Esperanto is one of the most precise, rule-bound languages in existence. It lends itself very well to scientific writing for this reason because of its ability to be written unambiguously, unlike English and other natural languages where ambiguities often inexorably creep in. This logical nature is something that I recognise as having immediately appealed to me when I first read about Esperanto, and I suspect it was similarly appealing to other programmer-Esperantists, for whom computer programming, I expect, was appealing in-part for this same reason.
Next I mentioned free-thinkers. I don’t know if self-described free-thinkers are more likely to learn Esperanto or not, but I’d suggest that the reasons why a person is likely to become a free-thinker would also affect their disposition towards a great many other things, including their choice of languages if it causes them to more readily consider invented ones. This effect could perhaps be more readily seen with science rather than Esperanto – many people who describe themselves as free-thinkers are also keenly interested in science. I won’t offer any argument for which direction this relationship flows – though I could offer a guess – instead, I’d just say that such a person is more likely to appreciate rationality and reasoning itself, which are embodied more perhaps in Esperanto (whose grammatical structure is fully regular) than by any natural language.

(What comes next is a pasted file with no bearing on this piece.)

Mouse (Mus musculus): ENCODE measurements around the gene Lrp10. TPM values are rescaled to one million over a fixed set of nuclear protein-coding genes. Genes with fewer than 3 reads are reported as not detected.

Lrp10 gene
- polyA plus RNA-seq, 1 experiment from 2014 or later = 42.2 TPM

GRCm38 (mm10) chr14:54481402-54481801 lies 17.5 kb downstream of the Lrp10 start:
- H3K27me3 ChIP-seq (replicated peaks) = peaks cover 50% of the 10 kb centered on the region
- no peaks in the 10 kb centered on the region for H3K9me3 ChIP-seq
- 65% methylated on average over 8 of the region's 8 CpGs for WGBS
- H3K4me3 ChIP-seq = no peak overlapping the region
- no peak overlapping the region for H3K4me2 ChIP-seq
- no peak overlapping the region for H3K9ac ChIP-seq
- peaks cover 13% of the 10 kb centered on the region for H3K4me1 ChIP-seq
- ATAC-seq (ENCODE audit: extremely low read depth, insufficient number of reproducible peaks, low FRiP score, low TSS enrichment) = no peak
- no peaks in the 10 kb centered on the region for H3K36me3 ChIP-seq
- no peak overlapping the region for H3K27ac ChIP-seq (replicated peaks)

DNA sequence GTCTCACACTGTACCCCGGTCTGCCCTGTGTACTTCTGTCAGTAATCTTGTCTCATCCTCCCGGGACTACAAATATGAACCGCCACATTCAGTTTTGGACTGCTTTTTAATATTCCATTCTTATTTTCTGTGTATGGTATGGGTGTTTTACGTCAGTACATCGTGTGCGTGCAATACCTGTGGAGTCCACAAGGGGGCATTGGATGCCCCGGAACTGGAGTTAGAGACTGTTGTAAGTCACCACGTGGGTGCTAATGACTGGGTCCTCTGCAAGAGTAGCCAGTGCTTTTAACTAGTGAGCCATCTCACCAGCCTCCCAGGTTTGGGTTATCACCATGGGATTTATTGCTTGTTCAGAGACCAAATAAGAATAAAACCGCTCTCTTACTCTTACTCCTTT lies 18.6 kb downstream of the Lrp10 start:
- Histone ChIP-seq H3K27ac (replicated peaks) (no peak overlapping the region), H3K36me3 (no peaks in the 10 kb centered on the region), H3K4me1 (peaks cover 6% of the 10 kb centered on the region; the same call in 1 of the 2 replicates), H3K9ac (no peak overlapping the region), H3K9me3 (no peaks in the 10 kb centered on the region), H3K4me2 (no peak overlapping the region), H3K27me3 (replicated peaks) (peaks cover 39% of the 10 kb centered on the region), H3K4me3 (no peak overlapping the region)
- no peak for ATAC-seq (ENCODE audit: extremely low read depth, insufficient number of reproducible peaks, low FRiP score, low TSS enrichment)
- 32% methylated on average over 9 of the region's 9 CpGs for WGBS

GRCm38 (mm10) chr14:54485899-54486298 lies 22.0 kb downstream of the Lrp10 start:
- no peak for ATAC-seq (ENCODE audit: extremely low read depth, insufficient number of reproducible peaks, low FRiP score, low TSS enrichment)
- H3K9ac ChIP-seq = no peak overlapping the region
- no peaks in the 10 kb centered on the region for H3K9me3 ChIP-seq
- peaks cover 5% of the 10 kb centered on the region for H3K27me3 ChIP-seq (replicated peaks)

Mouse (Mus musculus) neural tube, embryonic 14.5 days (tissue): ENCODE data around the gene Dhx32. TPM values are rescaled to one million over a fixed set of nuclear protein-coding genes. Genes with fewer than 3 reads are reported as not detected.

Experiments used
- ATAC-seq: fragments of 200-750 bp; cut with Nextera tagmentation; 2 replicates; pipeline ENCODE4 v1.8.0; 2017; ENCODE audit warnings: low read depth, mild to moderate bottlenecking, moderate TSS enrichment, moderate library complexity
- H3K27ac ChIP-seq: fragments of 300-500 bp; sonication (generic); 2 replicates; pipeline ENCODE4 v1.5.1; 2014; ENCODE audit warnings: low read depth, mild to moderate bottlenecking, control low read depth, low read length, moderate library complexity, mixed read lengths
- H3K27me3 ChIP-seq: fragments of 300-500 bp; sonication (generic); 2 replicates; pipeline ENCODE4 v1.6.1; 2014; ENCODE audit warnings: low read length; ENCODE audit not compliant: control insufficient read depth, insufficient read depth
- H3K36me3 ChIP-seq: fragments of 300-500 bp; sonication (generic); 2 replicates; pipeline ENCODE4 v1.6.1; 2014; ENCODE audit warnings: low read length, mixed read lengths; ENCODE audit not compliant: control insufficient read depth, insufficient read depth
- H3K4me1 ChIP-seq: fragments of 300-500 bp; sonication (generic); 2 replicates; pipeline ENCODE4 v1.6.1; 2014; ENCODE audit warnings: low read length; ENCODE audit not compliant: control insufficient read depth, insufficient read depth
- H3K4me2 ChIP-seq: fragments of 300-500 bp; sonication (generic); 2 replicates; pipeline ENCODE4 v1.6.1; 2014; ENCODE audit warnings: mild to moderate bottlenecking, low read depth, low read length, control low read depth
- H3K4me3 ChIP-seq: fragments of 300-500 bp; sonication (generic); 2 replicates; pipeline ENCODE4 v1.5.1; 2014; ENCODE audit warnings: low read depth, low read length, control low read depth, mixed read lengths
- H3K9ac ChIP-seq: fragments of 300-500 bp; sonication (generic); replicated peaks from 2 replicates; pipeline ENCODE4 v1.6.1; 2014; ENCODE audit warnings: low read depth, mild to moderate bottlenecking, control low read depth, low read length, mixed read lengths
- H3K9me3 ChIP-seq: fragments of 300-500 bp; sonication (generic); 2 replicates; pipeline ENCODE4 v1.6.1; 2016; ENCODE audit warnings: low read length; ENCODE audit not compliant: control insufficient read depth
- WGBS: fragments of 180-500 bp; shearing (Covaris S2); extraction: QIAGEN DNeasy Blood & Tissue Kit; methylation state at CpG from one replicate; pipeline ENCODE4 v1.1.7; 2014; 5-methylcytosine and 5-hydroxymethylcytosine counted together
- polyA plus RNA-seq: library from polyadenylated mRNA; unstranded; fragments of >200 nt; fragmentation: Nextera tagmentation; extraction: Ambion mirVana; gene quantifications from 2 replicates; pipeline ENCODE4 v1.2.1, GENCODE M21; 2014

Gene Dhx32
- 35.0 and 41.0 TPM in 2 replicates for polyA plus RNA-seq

I think that an inclination for reasoning is central to one’s likelihood to challenge their established beliefs (and accordingly to increase their likelihood of becoming a free-thinker), and also central to their likelihood to appreciate reasoning in other intellectual pursuits such as science and, in this case, Esperanto. I think it is actually a relatively plain observation that, simply speaking, people who have ‘analytical’ minds are more likely to enjoy analytical pursuits. I would offer one step further, however, on the subject of free-thinking Esperantists: it seems likely to me that a desire for rationally coherent beliefs (and therefore to have an inclination towards challenging biases and existing beliefs) offers a greater level of immunity towards the risk of dismissing Esperanto based purely on inherited opinion – but I’d add that I’d expect such an effect to be relatively minor.